Neuromuscular adaptations during bilateral versus unilateral strength training in middle-aged and elderly men and women.Acta Physiol Scand. 1996 Sep; 158(1):77-88.AP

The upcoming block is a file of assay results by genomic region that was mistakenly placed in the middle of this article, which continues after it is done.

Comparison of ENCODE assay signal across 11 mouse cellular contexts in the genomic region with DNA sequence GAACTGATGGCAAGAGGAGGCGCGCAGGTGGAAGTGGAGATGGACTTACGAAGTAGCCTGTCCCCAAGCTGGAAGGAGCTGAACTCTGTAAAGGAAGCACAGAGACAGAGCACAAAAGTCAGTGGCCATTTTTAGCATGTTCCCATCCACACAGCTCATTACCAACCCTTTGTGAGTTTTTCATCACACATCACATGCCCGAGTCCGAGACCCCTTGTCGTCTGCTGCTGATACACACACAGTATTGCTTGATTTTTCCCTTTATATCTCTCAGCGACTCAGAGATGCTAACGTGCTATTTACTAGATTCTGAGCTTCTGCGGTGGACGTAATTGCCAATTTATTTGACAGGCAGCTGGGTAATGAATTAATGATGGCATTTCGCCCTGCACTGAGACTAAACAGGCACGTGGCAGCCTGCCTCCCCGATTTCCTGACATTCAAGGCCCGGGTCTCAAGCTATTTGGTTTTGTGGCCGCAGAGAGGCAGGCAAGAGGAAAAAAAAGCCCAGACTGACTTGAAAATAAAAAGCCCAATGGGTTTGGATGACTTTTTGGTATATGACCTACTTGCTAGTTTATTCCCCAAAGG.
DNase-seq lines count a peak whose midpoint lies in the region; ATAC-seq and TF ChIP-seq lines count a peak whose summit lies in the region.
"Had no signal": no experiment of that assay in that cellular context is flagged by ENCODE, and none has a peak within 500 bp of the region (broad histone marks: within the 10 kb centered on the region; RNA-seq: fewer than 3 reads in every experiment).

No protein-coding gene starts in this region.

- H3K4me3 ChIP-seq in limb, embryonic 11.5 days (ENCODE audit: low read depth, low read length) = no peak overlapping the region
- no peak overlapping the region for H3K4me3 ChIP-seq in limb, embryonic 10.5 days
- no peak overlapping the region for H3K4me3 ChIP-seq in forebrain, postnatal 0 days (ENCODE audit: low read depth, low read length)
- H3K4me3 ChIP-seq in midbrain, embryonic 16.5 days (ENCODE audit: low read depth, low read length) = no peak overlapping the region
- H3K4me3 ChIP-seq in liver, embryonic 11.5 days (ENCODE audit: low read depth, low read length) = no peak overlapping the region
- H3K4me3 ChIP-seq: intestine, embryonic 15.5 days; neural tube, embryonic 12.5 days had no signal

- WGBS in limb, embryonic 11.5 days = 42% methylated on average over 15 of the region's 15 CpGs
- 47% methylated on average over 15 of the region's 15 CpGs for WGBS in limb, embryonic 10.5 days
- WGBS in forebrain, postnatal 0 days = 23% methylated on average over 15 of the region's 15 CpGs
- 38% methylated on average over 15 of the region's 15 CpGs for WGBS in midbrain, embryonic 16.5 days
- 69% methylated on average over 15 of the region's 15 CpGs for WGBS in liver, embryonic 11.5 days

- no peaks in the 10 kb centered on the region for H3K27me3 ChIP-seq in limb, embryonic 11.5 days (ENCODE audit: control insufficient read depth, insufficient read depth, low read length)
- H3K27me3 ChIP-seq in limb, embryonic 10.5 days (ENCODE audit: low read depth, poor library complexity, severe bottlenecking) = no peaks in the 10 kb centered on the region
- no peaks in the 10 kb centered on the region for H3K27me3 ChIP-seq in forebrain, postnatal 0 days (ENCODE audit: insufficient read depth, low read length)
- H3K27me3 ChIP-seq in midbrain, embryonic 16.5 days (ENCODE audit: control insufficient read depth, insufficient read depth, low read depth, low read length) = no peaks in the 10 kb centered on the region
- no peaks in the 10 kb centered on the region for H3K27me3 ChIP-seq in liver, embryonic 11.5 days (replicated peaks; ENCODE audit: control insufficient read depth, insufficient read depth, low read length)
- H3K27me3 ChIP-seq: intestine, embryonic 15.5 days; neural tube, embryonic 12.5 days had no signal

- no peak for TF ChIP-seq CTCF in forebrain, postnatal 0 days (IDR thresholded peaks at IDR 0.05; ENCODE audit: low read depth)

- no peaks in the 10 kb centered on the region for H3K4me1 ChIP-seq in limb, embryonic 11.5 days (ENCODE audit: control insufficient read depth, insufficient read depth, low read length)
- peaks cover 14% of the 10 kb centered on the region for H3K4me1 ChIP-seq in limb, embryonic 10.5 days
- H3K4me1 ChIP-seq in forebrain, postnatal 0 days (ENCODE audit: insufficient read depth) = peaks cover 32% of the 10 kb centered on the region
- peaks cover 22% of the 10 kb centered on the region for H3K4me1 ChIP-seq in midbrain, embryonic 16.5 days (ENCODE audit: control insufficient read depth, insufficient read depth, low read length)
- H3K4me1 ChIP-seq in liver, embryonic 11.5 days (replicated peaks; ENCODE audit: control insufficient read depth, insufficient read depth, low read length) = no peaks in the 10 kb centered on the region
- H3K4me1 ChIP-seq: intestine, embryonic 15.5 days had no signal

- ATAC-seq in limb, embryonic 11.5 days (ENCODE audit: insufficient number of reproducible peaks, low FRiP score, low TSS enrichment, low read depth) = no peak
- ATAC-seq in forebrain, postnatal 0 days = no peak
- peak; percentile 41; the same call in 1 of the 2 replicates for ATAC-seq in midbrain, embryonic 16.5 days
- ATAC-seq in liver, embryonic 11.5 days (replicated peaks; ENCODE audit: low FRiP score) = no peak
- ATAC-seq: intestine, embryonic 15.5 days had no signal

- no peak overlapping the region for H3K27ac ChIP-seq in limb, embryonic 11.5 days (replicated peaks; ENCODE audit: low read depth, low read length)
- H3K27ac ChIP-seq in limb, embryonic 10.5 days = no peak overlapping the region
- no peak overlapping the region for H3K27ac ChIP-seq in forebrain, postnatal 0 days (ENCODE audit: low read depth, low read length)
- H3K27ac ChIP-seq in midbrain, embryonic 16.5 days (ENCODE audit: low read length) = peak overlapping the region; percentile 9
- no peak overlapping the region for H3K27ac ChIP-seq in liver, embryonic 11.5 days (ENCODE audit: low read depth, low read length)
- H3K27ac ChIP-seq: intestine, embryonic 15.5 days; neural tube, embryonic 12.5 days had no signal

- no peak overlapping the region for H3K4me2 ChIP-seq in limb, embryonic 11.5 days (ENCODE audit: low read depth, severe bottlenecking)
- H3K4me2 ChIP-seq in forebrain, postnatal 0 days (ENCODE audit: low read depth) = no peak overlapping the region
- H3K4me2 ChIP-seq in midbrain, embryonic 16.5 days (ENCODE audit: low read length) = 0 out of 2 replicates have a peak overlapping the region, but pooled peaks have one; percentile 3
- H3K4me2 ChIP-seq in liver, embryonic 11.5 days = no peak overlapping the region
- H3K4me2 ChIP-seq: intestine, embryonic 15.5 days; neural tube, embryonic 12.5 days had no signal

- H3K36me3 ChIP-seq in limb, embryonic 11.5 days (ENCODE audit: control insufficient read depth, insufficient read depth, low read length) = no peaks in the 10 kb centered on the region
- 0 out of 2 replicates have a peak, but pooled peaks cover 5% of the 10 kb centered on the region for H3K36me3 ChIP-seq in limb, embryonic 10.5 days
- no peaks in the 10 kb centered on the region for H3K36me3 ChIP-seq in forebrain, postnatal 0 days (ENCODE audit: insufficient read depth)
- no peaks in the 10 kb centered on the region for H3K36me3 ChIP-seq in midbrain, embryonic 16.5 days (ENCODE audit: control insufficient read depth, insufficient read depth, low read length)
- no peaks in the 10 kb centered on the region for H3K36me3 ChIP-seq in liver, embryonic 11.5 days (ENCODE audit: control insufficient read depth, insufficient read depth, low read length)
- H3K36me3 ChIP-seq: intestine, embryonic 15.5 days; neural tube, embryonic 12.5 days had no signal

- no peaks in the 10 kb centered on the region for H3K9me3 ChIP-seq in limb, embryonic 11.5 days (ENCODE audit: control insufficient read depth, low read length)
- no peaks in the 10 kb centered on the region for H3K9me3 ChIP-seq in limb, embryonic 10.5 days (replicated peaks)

Twelve middle-aged men and 12 middle-aged women in the 50-year-old age group (M50; range 44-57 years; W50; 43-57), and 12 elderly men and 12 elderly women in the 70-year-old age group (M70; 59-75; W70; 62-75) volunteered as subjects in order to examine effects of 12-week progressive heavy resistance strength training on electromyographic activity (EMG), muscle cross-sectional area (CSA) of the quadriceps femoris and maximal concentric force in a one repetition maximum (1 RM) test of the knee extensor muscles. One half of the subjects in each group performed the knee extension (and flexion) exercises only bilaterally (BIL), while another half performed the exercises only unilaterally (UNIL). None of the subject groups demonstrated statistically significant changes in any of the 1 RM values during the 2 week control period with no training (between week -2 and 0) preceding the actual experimental training. However, the 12-week training resulted in increases (P < 0.05-0.001) in 1 RM values in each group so that the average relative increase of 19 +/- 12% (P < 0.001) in bilateral 1 RM in all BIL trained subjects was greater (P < 0.05) than that of 13 +/- 8% (P < 0.001) recorded for all UNIL trained subjects. The average relative increases of 17 +/- 11% (P < 0.001) and 14 +/- 14% (P < 0.001) in unilateral 1 RM values of the right and left leg in all UNIL trained subjects were greater (P < 0.05) than those of 10 +/- 18% (P < 0.001) and 11 +/- 11% (P < 0.001) recorded for all BIL trained subjects, respectively. The relative average increase of 19 +/- 19% (P < 0.001) observed in the maximum averaged IEMG of both legs during the bilateral actions in all BIL trained subjects was greater (P < 0.05) than that of 10 +/- 17% (P < 0.05) recorded for all UNIL trained subjects. The relative increases of 14 +/- 12% (P < 0.001) and 11 +/- 6% (P < 0.001) recorded for the CSA in all BIL and UNIL trained subjects did not differ significantly from each others. The present findings suggest that progressive heavy resistance strength training leads to great increases in maximal dynamic strength of the trained subjects accompanied by both considerable neural adaptations and muscular hypertrophy not only in middle-aged but also in elderly men and women. Both bilateral and unilateral exercises are effective to produce functional and structural adaptations in the neuromuscular system, although the magnitude of functional strength increase seems to be specific to the type of exercise used, further supporting the principle of specificity in the design of strength programmes.